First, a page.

As the United States military embarked to build the second ever fifth-generation fighter aircraft, Parker Aerospace’s Fluid Systems Division (FSD) was selected in the mid-1990s to provide the fuel system and the onboard inert gas generating system (OBIGGS) for the F-35 Lightning II program. The scope and complexity of this program posed a significant challenge to the FSD engineering team, and required the breadth of knowledge and capabilities of the team to successfully deliver a qualified fuel and fuel tank inerting system.
Parker was responsible for the system architecture, system analysis, design, development, and qualification of all the components within the fuel and fuel tank inerting systems. FSD was uniquely qualified to provide the fuel and inerting system for this aircraft due to our long history of providing fuel system components in military applications and our ability to furnish all of the necessary components within the F-35 fuel and fuel tank inerting systems. These systems utilize over 130 unique components with a total part count approaching 270 per aircraft.
Fuel tank inerting on the F-35
For the F-35 program, there were additional challenges to design the fuel and inert gas generation system for three different aircraft variants for specific branches of the military. Each variant had different performance requirements which drove different fuel and inerting system architectures. Parker was able to utilize common hardware between all three aircraft variants even though the system architectures were unique.
System development and qualification processes are closely aligned to reduce development and certification risks.
Parker also developed new relationships and partnerships with international suppliers in order to meet performance and cost targets for the program.
Parker Fluid Systems Division is proud of the work accomplished on the F-35 Lightning II program. The F-35 is the fifth generation of fighter aircraft for the United States and represents numerous technological advancements for military aviation. Parker’s contributions on the aircraft continue the company’s legacy of involvement on aircraft from the Spirit of St. Louis in 1927 to today’s F-35 Lightning II.
F-35 advocacy event
In August of 2017, Lockheed Martin chose Parker Aerospace for a special advocacy event. Local area leaders attending the event featured 45th District Congresswoman Mimi Walters who addressed the audience and included California state assembly members, four mayors, three city council members, chamber of commerce representatives, county supervisor staffers, key Parker suppliers, and Lockheed Martin leaders. Hosted by Parker Aerospace Group Vice President of Operations Guy Martin, the event focused on the F-35 Lightning II fighter aircraft, which is playing a significant role in the defense strategy for the United States, its nine partner countries, and three foreign military sale customers.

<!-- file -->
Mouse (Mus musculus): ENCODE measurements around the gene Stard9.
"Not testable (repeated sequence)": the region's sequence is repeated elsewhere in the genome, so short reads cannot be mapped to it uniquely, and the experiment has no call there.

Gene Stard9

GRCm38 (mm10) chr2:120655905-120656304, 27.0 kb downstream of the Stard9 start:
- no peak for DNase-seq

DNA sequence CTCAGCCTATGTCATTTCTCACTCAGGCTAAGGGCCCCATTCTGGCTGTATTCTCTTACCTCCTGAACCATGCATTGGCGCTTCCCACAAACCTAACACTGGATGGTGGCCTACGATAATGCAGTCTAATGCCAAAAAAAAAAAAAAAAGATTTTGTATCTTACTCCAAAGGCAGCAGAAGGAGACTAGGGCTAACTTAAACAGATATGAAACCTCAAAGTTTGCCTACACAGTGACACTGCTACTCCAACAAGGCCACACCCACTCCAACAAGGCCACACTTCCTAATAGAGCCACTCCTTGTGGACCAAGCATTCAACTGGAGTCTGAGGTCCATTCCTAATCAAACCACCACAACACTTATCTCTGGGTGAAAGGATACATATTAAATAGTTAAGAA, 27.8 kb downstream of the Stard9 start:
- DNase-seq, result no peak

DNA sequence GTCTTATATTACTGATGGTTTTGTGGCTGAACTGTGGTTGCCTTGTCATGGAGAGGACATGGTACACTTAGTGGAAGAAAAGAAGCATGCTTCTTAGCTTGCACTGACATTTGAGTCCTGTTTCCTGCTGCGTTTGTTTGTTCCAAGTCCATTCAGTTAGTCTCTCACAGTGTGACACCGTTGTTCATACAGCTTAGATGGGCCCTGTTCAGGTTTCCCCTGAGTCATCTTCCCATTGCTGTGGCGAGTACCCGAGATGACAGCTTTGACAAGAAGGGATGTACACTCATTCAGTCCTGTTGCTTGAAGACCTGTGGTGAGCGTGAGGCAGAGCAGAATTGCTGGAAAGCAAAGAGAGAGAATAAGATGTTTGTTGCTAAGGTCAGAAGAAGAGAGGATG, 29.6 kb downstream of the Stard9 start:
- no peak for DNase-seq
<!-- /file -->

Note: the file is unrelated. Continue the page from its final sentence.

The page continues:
Group Vice President of Operations Guy Martin hosted the event. The F-35 simulator is seen on the left.
Within Parker Aerospace, the F-35 provided more than 350 jobs and supported over 300 suppliers over the past year. The biggest star of the event, however, was the full-size F-35 cockpit simulator that Lockheed Martin brought to the Alton facility. More than 300 employees were given the opportunity to participate in a briefing, lesson, and flight session inside the cockpit simulator in the two days before the event. With the conclusion of the event speeches, local dignitaries attending were given their own chance to fly the simulator.
Parker team member Jeffrey Nazar gets hands-on instruction for the controls of the F-35 from a Lockheed Martin trainer experienced flying the aircraft.
Two other highlights of the event included an extensive display of F-35 aircraft components manufactured by Parker Aerospace and a comprehensive tour of the Control Systems Division facility. Components displayed included a refueling receptacle, fuel pumps, hoses, fittings, swivel joints, electrohydrostatic actuator, motor-driven pump, rudder actuator, and horizontal tail actuator.
Jacque Becwar (right) gives a tour of the F-35 production cell to Congresswoman Mimi Walters (left) and an audience of local officials, Parker suppliers, and Parker team members.
Parker Aerospace has an impressive bill of material on the three variants of the F-35 aircraft. This includes flight control components, fuel and inerting system components, engine subsystems, and other airframe components. Our work on the aircraft has included specification, design, simulation, integration, testing, certification, production, and support. You can learn more about the F-35 aircraft by visiting F35.com.
This blog was contributed by David Brockman, business development manager, Fluid Systems Division of Parker Aerospace.